Magnesium for COPD/Asthma Exacerbations helpful or hocus pocus?

In what populations does intravenous or nebulized magnesium sulfate provide benefit?

 

What evidence does the literature provide to address this question?

Shan et al 2012 looked at IV and nebulized magnesium sulfate in acute asthma in adults and children and its effects on pulmonary function or hospital admission. Electronic literature search up to October 2011 including RCTs comparing beta-agonists with placebo versus beta-agonists with IV or nebulized magnesium. Studies directly comparing beta-agonists and magnesium alone were excluded. Sixteen trials looked at intravenous magnesium (11 in adults, 5 in children; typically 40-100 mg/kg or 2 g load) and nine trials looking at nebulized magnesium (8 in adults, 1 in children; wide range of dosing). Quality of evidence was assessed using the Jadad score, the majority of which were scores of 3-5.

  • Adults
    • Use of IV magnesium in addition to beta-agonists and systemic steroids was associated with a statistically significant effect on respiratory function (SMD 0.3), but had little effect on hospital admission (RR 0.86)
    • Nebulized magnesium was associated with statistically significant improvement of respiratory function (SMD 0.23) AND hospital admission (RR 0.63)
  • Children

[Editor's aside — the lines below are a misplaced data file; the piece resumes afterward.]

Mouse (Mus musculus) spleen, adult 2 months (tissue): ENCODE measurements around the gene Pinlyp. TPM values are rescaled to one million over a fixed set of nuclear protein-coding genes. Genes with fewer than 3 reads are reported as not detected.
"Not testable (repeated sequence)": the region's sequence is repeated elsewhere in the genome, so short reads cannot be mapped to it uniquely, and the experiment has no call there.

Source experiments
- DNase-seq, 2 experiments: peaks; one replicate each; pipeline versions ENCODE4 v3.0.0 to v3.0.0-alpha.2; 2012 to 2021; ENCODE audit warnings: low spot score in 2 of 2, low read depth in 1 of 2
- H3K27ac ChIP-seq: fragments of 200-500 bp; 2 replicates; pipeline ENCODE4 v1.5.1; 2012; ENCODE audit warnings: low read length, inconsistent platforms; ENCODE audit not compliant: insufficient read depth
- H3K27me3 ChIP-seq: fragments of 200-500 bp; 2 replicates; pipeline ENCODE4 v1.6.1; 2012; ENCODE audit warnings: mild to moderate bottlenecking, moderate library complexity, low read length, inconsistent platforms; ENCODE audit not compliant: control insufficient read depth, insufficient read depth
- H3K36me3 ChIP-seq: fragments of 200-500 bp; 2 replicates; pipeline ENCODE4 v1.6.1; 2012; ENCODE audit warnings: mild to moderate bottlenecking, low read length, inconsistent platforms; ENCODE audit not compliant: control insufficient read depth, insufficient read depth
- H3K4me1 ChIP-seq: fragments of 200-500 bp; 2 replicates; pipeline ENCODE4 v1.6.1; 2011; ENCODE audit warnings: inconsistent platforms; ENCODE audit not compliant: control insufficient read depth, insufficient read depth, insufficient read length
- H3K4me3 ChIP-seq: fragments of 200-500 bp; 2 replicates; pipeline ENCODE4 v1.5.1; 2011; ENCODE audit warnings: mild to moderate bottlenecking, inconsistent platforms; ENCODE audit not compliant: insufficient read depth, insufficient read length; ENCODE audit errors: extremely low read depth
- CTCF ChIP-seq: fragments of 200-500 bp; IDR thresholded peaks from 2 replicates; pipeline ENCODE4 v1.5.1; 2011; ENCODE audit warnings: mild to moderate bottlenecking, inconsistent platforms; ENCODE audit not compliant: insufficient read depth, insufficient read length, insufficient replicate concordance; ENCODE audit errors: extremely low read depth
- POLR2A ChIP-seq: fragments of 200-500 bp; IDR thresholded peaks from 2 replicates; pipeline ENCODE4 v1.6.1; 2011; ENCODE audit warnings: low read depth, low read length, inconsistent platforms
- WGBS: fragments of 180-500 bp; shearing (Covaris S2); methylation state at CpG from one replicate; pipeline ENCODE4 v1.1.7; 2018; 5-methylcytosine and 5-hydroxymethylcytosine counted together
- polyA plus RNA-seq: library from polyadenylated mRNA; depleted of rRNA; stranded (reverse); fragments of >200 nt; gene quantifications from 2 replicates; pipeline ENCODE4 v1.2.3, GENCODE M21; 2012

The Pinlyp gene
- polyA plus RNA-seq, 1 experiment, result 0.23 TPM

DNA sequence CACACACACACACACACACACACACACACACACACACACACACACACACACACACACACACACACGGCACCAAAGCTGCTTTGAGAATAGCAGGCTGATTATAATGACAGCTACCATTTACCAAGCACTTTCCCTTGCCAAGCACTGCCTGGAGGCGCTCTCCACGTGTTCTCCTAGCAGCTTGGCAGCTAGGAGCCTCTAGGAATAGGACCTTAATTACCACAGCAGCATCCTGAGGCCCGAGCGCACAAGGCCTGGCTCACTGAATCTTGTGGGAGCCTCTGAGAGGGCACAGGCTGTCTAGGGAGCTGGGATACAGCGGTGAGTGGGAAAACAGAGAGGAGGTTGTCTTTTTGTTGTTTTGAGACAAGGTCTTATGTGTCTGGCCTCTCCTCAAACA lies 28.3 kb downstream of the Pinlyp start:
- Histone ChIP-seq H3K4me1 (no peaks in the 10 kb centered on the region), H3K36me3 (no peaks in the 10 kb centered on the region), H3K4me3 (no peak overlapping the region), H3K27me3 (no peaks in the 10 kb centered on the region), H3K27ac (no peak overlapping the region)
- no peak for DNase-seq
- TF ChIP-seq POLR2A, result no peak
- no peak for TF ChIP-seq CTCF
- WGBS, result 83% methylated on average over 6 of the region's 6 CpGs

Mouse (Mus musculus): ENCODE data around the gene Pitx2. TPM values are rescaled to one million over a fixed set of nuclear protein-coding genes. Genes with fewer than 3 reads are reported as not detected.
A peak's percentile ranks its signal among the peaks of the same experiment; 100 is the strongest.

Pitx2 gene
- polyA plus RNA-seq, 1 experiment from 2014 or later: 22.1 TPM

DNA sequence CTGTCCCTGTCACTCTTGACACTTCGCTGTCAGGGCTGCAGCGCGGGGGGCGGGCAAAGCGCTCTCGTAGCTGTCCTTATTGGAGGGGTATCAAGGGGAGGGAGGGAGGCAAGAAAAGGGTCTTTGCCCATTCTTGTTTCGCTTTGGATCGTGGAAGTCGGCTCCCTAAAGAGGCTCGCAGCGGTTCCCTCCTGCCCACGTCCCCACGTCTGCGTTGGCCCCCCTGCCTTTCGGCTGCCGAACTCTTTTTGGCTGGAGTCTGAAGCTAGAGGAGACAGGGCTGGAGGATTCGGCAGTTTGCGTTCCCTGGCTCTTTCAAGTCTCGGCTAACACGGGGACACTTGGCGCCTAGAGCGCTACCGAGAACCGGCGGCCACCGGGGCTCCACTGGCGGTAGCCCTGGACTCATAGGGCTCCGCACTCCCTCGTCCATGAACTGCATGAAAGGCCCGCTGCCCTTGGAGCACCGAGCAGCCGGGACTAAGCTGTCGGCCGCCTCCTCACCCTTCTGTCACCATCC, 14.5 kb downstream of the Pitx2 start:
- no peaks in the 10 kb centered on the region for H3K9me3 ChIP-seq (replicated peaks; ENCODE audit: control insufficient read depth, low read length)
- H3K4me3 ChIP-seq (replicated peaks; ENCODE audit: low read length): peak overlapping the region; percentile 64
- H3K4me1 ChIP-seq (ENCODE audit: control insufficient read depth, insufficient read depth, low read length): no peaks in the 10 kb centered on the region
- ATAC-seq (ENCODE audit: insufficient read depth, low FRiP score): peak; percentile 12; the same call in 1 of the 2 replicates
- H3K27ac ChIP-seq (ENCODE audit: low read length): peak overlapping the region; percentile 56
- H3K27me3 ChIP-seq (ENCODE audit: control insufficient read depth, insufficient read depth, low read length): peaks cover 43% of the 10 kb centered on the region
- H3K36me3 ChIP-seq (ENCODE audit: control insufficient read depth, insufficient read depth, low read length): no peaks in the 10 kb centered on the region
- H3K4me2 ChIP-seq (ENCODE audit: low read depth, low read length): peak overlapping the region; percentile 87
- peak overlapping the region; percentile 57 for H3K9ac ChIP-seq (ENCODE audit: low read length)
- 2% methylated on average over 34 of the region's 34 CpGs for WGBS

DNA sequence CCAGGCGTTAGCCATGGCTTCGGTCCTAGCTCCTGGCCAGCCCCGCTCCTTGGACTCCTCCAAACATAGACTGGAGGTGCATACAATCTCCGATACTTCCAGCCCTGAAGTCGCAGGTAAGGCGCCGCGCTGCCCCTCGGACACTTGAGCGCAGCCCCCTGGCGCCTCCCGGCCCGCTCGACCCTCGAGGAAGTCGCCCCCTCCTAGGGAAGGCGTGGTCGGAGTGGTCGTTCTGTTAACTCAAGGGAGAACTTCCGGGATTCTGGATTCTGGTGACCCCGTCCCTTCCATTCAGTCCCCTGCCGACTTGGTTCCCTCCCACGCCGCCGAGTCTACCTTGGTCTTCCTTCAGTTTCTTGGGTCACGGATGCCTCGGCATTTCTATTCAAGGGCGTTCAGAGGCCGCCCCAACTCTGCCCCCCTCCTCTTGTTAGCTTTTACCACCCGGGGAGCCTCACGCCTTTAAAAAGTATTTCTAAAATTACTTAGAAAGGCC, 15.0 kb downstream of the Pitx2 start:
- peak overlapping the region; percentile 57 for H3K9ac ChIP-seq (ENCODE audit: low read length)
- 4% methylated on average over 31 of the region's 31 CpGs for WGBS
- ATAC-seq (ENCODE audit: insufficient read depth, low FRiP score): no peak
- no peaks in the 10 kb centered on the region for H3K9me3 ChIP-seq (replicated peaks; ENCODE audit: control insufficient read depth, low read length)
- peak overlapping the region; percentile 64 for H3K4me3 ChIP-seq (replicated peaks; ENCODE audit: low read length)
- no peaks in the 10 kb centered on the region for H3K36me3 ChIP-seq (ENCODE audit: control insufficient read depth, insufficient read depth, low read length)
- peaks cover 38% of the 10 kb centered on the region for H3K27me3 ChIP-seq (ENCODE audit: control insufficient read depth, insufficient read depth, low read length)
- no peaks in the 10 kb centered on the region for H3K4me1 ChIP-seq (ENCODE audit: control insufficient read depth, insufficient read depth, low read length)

• Use of IV magnesium in addition to beta-agonists and systemic steroids was associated with a statistically significant effects on respiratory function (SMD 1.94) AND hospital admission (RR 0.70)
    • Only one study looking at nebulized magnesium in children- there was no significant effect on respiratory function or hospital admission.

Goodacre et al in 2013 published the 3Mg Trial in Lancet– a double-blind, randomized controlled trial looking at the benefit of intravenous or nebulized magnesium sulfate in adults with severe asthma. This study looked at adults (age 16 or older) with severe asthma at 34 hospitals in the United Kingdom with 1109 patients were randomized to receive standard albuterol therapy along with 2 g magnesium bolus, nebulized magnesium (500 mg dose x 3), or placebo. Outcomes measured were proportion of patients admitted within 7 days of visit and breathlessness 2 hours after treatment using a visual scale.

  • No meaningful clinical benefit from IV or nebulized magnesium sulfate compared with placebo
  • No difference in adverse outcomes between the groups

magnesium-symbol

The Cochrane Collaboration published a meta-analysis in 2014 which looked at 14 trials from the Cochrane Airways Review Group Register and RCTs of adults treated in the ED for severe asthma if they compared any dose of IV magnesium sulfate with placebo- including the 3Mg Trial.

  • IV magnesium sulfate resulted in REDUCED hospital admission compared with placebo (OR 0.75 with high quality evidence) suggesting a reduction of 7 hospital admissions for every 100 patients treated
    • No differences between severity based on subgroup analysis
  • Moderate and high-quality evidence suggests some IMPROVEMENT of lung function with magnesium sulfate when looking at three spirometric indices
  • No difference was identified with regard to ED treatment duration, ICU admissions, length of hospital stay, or re-admission)

In 2016, the Cochrane Collaboration published a meta-analysis evaluating children who received intravenous magnesium sulfate for an acute asthma exacerbation using similar methods as during the adult review. Only five studies were included.

  • IV magnesium sulfate resulted in REDUCED hospital admission (OR .86)